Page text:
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Publication numberUS5661755 A
Publication typeGrant
Application numberUS 08/546,436
Publication date26 Aug 1997
Filing date20 Oct 1995
Priority date4 Nov 1994
Fee statusPaid
Also published asCN1095253C, CN1141699A, CN1419341A, DE69525836D1, DE69525836T2, EP0738441A1, EP0738441B1, WO1996014695A1
Publication number08546436, 546436, US 5661755 A, US 5661755A, US-A-5661755, US5661755 A, US5661755A
InventorsLeon M. Van De Kerkhof, Arnoldus W. J. Oomen
Original AssigneeU. S. Philips Corporation
Export CitationBiBTeX, EndNote, RefMan
External Links: USPTO, USPTO Assignment, Espacenet
Encoding and decoding of a wideband digital information signal
US 5661755 A
Abstract
An encoder apparatus is disclosed for encoding a wideband digital information signal. The apparatus comprises an input signal (1) for receiving the wideband digital information signal, a signal splitting unit (2) for splitting the wideband digital information signal into M narrow band sub signals (SB1 to SBM). The narrow bands all have a specific constant bandwidth. Further, a scale factor determining unit (6) for determining a scale factor for subsequent signal blocks in each of the sub signals, and a quantization unit (13) for quantizing the samples in a signal block into quantized samples are present. A bit allocation information deriving unit (34,41,48) is present for deriving bit allocation information, the bit allocation information being representative of the number of bits with which samples in a signal block of a sub signal will be represented after quantization in the quantization unit (13). A formatting unit (20) is present for combining the quantized samples in the signal blocks of the quantized sub signals and the scale factors into a digital output signal having a format suitable for transmission or storage. The apparatus further comprises a signal block length determining unit (30) for determining the lengths of the signal block in at least one of the sub signals and for generating block length information, the block length information being representative of the said lengths of the signal blocks of the said at least one sub signal, where the lengths of subsequent signal blocks in said at least one sub signal differ. The scale factor determining unit (6) now determines the scale factors for subsequent signal blocks of varying lengths in response to said block length information, the bit allocation information deriving unit (34,41,48) now derives bit allocation information for subsequent signal blocks of varying lengths in response to said block length information, and the quantization unit (13) now quantize the samples in signal blocks of varying lengths in response to said block length information. The formatting unit (20) further includes the block length information into the digital output signal for transmission or storage.
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Claims(20)
What is claimed:
1. An apparatus for encoding a wideband digital information signal, the apparatus comprising:
an input for receiving the wideband digital information signal,
signal splitting means for, during a specific time interval, splitting the wideband digital information signal into M narrow band sub signals, each one of the M sub signals being representative of a component of the wideband digital information signal which is present in a corresponding one of M adjacent narrow bands in the frequency band of the wideband digital information signal, where M is an integer larger than 1 and the narrow bands all have a specific constant bandwidth,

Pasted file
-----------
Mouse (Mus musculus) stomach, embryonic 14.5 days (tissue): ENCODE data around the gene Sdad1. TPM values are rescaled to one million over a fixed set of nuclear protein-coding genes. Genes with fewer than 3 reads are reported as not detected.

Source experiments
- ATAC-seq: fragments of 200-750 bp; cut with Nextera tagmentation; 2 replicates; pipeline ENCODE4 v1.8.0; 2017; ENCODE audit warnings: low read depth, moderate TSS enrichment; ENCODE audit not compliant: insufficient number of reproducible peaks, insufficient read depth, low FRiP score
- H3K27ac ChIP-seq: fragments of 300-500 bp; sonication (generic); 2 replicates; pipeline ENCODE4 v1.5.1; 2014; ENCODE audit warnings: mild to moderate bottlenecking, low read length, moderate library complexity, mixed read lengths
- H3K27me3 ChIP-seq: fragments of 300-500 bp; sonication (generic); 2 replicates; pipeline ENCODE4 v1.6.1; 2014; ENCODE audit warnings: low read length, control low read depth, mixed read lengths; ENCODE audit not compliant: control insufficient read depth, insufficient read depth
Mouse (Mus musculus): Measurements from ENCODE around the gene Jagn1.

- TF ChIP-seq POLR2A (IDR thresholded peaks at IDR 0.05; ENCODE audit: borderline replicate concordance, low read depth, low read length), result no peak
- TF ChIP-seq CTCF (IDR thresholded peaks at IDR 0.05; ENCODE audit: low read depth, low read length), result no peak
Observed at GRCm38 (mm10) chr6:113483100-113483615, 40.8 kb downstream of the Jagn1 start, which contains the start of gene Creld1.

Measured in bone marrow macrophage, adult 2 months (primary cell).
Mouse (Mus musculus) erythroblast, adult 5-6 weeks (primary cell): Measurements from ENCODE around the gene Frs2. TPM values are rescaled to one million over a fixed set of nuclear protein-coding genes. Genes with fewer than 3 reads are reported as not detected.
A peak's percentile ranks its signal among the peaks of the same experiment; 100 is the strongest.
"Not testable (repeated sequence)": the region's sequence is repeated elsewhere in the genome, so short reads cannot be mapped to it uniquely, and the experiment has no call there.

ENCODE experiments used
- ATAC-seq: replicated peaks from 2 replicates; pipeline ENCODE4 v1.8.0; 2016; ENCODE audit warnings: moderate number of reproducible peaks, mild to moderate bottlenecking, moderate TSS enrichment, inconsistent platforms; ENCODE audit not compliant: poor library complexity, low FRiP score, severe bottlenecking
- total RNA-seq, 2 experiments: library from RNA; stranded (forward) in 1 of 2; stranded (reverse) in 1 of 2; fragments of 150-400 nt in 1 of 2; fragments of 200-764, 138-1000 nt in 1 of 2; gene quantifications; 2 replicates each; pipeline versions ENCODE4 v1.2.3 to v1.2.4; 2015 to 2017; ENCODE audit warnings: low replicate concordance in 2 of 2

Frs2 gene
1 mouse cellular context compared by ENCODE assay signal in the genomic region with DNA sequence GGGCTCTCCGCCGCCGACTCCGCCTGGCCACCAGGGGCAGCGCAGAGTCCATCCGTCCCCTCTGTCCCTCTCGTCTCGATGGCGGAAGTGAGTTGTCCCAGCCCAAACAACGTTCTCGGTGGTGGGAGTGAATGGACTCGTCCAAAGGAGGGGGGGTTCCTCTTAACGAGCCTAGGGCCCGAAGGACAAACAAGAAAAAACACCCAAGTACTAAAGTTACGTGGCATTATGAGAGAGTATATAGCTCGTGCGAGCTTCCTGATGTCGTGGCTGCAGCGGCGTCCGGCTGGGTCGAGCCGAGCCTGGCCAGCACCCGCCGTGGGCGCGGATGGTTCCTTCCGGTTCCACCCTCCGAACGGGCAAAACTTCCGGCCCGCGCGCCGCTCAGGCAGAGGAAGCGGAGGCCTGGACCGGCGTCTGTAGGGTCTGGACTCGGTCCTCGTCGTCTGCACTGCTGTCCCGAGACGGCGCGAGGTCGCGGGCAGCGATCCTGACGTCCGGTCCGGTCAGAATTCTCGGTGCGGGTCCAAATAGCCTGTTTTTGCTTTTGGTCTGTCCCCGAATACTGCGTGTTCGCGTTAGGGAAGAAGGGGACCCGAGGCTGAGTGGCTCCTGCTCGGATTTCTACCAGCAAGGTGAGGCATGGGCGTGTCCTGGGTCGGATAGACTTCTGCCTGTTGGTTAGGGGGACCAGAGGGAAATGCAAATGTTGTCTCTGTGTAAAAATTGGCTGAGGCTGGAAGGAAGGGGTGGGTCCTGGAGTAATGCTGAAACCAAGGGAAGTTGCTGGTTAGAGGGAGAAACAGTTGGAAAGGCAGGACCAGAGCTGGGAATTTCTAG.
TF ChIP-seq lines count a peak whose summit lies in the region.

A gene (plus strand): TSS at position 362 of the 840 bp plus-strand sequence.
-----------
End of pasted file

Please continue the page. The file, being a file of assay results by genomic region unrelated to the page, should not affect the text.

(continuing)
scale factor determining means for determining one or more scale factors for subsequent signal blocks in each of the sub signals,
quantization means for quantizing the samples in signal blocks into quantized samples in response to bit allocation information supplied to the quantizing means so as to obtain quantized sub signals,
bit allocation information deriving means for deriving the bit allocation information, the bit allocation information for a signal block being representative of the number of bits with which samples in a signal block of a sub signal will be represented after quantization in the quantization means,
formatting means for combining quantized samples in the signal blocks of the quantized sub signals and scale factors into a digital output signal having a format suitable for transmission or storage, and
signal block length determining means for determining the lengths of the signal blocks in at least one of the sub signals and for generating block length information, the block length information being representative of the lengths of the signal blocks in the at least one sub signal, where the lengths of subsequent signal blocks in the at least one sub signal differ,
wherein the scale factor determining means is adapted to determine the scale factors for subsequent signal blocks of varying lengths in the at least one sub signal in response to the block length information, the bit allocation information deriving means is adapted to derive bit allocation information for subsequent signal blocks of varying lengths in the at least one sub signal in response to the block length information, the quantization means is adapted to quantize the samples in signal blocks of varying lengths in the at least one sub signal in response to the block length information, and the formatting means is adapted to include the block length information in the digital output signal.